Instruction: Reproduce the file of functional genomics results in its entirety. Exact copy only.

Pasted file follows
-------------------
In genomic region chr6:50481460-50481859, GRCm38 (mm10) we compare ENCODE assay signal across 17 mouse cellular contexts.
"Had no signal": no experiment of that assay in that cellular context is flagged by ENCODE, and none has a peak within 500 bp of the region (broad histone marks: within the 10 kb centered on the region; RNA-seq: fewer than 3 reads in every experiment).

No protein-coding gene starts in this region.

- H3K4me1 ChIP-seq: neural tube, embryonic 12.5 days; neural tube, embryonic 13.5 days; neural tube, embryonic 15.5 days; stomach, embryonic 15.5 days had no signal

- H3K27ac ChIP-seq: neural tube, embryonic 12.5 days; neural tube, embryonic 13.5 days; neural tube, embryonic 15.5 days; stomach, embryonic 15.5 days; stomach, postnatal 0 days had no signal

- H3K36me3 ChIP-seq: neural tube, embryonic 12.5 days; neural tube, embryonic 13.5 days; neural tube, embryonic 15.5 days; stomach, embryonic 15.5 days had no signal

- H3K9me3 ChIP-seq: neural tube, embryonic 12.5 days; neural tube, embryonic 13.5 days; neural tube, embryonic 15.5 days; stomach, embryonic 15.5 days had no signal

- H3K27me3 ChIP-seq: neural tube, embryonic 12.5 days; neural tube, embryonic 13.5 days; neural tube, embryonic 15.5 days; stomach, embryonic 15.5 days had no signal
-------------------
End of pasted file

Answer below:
In genomic region chr6:50481460-50481859, GRCm38 (mm10) we compare ENCODE assay signal across 17 mouse cellular contexts.
"Had no signal": no experiment of that assay in that cellular context is flagged by ENCODE, and none has a peak within 500 bp of the region (broad histone marks: within the 10 kb centered on the region; RNA-seq: fewer than 3 reads in every experiment).

No protein-coding gene starts in this region.

- H3K4me1 ChIP-seq: neural tube, embryonic 12.5 days; neural tube, embryonic 13.5 days; neural tube, embryonic 15.5 days; stomach, embryonic 15.5 days had no signal

- H3K27ac ChIP-seq: neural tube, embryonic 12.5 days; neural tube, embryonic 13.5 days; neural tube, embryonic 15.5 days; stomach, embryonic 15.5 days; stomach, postnatal 0 days had no signal

- H3K36me3 ChIP-seq: neural tube, embryonic 12.5 days; neural tube, embryonic 13.5 days; neural tube, embryonic 15.5 days; stomach, embryonic 15.5 days had no signal

- H3K9me3 ChIP-seq: neural tube, embryonic 12.5 days; neural tube, embryonic 13.5 days; neural tube, embryonic 15.5 days; stomach, embryonic 15.5 days had no signal

- H3K27me3 ChIP-seq: neural tube, embryonic 12.5 days; neural tube, embryonic 13.5 days; neural tube, embryonic 15.5 days; stomach, embryonic 15.5 days had no signal